Unionists have rejected criticism of a Westminster electoral pact and denied it amounts to a “sectarian headcount”.
Political opponents have rounded on the DUP and Ulster Unionists since they announced their decision to field only one agree candidate in four key Westminster constituencies.
However, DUP leader Peter Robinson hit back at one of the most outspoken opponents of the pact, saying Naomi Long’s remarks were hypocritical given that Alliance withdrew a candidate in 2001 in similar circumstances.
At the time, Alliance urged the party’s supporters in North Down to vote for Ulster Unionist Lady Sylvia Hermon in an effort to unseat anti-agreement unionist Bob McCartney (UKUP).
Lady Hermon polled 56 per cent of the vote (20,833) and emerged with a 7,324 majority over Mr McCartney,
Mr Robinson said: “So its all right for them, perfectly democratic when they do it, but when anybody else does it it’s anti-democratic.”
The DUP leader acknowledged that some people in the four constituencies - East Belfast, North Belfast, Newry & Armagh and Fermanagh & South Tyrone - would be “disappointed” their preferred party would not be fielding candidates, but said the understanding was acceptable political strategy.
The unionist community “actually want unionists to be working together and to ensure that they have proper representation at Westminster,” he told the BBC.
Mr Robinson also said he did not believe that a unionist pact in the most closely contested constituency in the UK - Fermanagh and South Tyrone won by Sinn Fein in 2010 by just four votes - would lead to a surge in support for nationalist parties.
“We have had experience of pacts in the past and that isn’t the outcome,” he said.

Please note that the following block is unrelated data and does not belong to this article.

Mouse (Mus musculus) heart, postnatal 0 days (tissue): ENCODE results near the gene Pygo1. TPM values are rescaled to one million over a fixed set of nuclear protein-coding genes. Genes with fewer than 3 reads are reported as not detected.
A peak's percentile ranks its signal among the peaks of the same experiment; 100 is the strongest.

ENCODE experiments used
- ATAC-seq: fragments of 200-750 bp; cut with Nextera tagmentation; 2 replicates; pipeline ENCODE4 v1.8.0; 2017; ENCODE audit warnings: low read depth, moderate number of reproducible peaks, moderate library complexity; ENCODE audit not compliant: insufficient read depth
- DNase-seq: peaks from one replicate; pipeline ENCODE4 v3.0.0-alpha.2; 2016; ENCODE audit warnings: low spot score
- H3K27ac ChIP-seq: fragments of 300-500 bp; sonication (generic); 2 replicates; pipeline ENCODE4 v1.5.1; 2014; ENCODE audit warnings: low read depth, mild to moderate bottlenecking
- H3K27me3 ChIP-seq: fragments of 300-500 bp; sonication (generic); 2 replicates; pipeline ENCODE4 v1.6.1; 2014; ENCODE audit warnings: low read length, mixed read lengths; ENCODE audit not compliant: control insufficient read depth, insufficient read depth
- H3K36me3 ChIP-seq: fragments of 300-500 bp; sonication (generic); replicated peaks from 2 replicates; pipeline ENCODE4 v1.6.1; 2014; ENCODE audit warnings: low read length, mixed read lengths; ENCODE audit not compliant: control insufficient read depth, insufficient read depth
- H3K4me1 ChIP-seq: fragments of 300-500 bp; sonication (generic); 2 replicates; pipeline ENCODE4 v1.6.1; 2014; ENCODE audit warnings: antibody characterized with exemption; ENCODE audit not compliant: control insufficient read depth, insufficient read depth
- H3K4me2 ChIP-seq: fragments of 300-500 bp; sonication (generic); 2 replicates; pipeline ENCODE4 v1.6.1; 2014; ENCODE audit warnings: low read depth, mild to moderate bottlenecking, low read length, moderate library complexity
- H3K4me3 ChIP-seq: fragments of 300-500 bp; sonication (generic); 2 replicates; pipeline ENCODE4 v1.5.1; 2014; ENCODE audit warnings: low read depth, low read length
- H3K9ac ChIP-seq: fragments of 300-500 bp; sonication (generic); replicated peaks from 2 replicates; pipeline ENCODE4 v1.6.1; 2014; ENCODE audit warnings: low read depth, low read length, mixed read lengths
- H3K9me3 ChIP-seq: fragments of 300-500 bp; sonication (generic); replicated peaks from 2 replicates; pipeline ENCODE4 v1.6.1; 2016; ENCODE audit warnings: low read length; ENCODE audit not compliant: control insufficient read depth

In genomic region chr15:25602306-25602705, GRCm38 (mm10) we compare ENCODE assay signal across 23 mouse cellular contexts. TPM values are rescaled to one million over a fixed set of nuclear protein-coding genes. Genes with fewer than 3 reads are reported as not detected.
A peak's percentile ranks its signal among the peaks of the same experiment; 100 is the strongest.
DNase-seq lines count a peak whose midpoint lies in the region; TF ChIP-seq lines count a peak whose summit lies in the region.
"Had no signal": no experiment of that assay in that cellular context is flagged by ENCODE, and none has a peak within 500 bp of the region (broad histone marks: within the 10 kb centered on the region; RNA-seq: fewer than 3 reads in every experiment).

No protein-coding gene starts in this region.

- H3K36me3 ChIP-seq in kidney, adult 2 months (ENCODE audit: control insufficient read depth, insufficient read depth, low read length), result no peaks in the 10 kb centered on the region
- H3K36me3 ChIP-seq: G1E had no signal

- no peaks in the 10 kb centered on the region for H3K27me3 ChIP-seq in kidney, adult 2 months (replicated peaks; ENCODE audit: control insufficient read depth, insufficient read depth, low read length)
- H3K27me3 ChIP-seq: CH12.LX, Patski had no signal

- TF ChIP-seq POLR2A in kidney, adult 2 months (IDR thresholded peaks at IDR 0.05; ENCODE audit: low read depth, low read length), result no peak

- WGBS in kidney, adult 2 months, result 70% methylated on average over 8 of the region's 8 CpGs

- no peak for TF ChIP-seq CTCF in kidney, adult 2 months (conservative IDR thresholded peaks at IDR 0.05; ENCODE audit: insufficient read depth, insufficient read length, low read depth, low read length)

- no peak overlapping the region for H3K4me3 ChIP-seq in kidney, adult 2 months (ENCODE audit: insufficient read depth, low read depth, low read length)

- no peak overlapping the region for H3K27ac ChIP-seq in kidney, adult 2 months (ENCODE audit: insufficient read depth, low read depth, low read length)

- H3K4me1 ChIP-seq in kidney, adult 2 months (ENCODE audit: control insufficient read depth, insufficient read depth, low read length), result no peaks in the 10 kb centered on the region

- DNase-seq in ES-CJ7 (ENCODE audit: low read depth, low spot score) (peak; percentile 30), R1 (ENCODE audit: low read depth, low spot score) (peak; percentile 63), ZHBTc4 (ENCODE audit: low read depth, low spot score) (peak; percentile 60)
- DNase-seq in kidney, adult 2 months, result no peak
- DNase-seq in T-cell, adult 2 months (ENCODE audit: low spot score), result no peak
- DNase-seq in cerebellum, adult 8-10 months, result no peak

Announcing the decision, Mr Robinson said: “I commend the constituency associations from both parties who have considered the bigger picture and accepted they should stand aside in the greater interests of unionism. Their sacrifice and efforts to strengthen unionism will undoubtedly be recognised in subsequent elections.”
Upper Bann DUP MP David Simpson said he welcomed the pact covering four constituencies, but expressed disappointment that no agreement was reached in other areas.
Mr Simpson said: “I am disappointed however that Upper Bann could not be included within this wider agreement. Sinn Fein has made no secret of their desire to take this seat and the figures from recent elections show that unionists cannot take this seat for granted.”
The NI Conservatives have branded the unionist pact a backward step.
The party’s Westminster candidate for East Belfast, Neil Wilson, said: “Sadly they’ve now slid backwards into the politics of tribal headcounts, by siding with the DUP. The pact seems to mark the end of the Ulster Unionists as an independent party and that will horrify many of their members and supporters.”
When contacted by the News Letter on Wednesday night, a TUV spokesman said the party would be making no comment at this stage.